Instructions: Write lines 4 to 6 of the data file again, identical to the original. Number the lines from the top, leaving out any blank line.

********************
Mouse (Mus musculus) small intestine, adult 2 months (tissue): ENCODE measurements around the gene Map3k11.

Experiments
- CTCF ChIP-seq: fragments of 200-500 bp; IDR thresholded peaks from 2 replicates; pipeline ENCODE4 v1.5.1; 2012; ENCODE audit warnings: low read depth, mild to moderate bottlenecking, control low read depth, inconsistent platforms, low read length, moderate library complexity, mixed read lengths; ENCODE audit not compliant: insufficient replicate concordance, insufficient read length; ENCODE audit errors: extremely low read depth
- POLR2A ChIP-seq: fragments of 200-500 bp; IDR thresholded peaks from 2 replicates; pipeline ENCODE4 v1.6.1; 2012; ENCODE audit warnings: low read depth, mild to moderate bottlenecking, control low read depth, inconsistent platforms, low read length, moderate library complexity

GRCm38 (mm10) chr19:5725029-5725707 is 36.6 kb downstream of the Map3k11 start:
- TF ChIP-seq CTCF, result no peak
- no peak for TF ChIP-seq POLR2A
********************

- POLR2A ChIP-seq: fragments of 200-500 bp; IDR thresholded peaks from 2 replicates; pipeline ENCODE4 v1.6.1; 2012; ENCODE audit warnings: low read depth, mild to moderate bottlenecking, control low read depth, inconsistent platforms, low read length, moderate library complexity

GRCm38 (mm10) chr19:5725029-5725707 is 36.6 kb downstream of the Map3k11 start:
- TF ChIP-seq CTCF, result no peak